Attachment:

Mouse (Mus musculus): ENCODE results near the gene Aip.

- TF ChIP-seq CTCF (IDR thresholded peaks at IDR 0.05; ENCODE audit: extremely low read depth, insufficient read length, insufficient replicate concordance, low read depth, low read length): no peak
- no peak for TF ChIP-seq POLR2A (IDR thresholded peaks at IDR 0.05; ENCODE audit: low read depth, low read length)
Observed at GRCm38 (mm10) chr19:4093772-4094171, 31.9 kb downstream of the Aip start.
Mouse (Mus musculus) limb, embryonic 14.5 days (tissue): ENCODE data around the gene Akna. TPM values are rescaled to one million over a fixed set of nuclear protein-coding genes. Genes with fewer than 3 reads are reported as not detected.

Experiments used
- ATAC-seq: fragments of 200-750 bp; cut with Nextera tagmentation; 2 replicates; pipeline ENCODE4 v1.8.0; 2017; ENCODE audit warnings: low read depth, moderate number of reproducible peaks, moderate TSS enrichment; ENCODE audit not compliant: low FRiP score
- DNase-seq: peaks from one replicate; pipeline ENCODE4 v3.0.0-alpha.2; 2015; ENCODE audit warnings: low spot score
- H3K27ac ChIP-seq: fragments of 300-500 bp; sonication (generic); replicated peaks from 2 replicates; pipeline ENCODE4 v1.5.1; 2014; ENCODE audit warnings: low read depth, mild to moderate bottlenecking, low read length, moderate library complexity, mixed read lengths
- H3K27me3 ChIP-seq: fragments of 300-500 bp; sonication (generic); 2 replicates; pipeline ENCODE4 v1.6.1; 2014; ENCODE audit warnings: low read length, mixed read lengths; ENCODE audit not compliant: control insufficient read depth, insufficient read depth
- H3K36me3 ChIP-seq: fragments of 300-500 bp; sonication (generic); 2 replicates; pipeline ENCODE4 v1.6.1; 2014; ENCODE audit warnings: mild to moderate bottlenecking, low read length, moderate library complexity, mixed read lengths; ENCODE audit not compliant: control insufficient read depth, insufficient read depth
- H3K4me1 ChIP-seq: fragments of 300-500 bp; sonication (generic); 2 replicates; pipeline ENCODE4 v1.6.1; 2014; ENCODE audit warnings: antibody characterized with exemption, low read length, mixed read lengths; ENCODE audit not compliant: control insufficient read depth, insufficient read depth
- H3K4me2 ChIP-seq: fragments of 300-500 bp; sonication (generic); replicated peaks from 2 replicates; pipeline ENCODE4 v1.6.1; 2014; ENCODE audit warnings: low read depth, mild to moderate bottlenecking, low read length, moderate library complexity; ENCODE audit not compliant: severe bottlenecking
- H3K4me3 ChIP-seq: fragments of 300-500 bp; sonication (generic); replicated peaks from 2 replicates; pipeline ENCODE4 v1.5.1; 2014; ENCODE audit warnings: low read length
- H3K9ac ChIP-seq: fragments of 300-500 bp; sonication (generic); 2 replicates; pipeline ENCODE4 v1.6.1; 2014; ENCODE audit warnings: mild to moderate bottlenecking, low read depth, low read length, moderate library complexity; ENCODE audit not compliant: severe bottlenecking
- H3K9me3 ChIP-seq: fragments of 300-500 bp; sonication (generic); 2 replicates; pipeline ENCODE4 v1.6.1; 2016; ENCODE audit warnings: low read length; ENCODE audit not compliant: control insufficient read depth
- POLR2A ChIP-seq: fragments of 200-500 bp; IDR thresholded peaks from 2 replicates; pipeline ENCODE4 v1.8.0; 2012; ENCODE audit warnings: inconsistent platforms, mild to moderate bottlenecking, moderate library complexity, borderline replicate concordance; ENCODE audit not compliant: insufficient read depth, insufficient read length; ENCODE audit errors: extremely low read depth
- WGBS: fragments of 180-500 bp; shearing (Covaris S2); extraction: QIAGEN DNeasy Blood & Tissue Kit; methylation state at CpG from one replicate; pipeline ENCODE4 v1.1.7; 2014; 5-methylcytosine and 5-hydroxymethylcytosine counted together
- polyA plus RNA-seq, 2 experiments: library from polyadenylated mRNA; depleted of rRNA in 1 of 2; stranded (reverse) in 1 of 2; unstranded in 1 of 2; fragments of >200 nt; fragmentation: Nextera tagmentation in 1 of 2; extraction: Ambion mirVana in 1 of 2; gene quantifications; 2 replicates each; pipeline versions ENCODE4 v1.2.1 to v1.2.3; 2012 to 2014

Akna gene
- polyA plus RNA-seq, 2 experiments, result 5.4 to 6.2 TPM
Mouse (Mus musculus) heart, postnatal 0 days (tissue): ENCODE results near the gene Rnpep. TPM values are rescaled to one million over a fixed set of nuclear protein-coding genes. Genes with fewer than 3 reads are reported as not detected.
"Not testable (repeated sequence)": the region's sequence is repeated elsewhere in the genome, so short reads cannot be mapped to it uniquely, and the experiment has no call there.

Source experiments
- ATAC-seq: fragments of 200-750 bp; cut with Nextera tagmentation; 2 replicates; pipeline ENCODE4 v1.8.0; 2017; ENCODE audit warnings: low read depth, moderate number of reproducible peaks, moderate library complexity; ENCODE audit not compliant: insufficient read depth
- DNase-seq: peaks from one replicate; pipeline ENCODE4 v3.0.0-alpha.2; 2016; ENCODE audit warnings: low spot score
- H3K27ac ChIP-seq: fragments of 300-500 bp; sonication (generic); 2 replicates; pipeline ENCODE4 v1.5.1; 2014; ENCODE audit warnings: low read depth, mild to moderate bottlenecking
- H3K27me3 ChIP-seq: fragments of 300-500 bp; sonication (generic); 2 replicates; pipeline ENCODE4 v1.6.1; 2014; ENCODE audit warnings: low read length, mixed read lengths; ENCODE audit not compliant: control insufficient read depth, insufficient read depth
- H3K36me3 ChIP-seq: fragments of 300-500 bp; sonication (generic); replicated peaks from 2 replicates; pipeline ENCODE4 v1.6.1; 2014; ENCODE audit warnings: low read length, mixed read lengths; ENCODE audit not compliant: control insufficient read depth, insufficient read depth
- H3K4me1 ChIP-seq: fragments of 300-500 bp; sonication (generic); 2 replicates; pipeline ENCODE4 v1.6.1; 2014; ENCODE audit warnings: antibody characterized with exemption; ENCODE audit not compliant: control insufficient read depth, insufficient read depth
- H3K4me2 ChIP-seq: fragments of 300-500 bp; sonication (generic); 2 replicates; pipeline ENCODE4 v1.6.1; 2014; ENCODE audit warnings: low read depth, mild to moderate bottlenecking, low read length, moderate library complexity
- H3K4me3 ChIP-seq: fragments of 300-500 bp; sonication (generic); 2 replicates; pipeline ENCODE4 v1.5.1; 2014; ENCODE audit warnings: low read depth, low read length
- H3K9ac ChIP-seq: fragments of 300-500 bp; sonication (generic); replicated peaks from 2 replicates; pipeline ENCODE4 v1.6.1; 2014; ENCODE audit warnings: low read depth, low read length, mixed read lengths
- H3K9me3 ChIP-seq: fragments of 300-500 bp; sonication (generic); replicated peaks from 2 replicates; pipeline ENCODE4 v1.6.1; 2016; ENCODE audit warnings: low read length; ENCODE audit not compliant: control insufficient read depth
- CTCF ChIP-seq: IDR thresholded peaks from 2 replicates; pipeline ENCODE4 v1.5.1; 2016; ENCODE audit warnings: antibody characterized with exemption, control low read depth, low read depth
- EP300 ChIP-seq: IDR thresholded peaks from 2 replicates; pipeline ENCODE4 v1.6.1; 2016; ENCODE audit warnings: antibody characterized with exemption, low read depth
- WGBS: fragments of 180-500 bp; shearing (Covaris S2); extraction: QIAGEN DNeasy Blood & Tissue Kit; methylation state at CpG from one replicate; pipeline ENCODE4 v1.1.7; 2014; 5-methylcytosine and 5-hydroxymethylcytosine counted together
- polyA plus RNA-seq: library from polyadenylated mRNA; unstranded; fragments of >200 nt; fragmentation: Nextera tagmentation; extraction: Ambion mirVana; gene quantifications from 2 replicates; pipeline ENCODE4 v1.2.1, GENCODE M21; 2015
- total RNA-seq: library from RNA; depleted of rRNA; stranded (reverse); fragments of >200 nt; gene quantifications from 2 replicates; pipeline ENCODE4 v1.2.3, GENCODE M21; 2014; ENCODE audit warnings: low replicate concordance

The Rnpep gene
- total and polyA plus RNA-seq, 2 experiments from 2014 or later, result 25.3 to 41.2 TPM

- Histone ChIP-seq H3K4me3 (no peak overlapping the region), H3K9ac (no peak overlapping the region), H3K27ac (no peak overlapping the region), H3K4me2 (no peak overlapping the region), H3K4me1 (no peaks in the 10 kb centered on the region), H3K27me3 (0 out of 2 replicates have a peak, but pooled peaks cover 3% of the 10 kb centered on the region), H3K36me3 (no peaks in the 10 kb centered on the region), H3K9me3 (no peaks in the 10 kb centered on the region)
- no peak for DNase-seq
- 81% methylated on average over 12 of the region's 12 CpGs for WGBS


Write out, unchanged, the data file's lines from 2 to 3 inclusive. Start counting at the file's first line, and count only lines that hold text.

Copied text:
- TF ChIP-seq CTCF (IDR thresholded peaks at IDR 0.05; ENCODE audit: extremely low read depth, insufficient read length, insufficient replicate concordance, low read depth, low read length): no peak
- no peak for TF ChIP-seq POLR2A (IDR thresholded peaks at IDR 0.05; ENCODE audit: low read depth, low read length)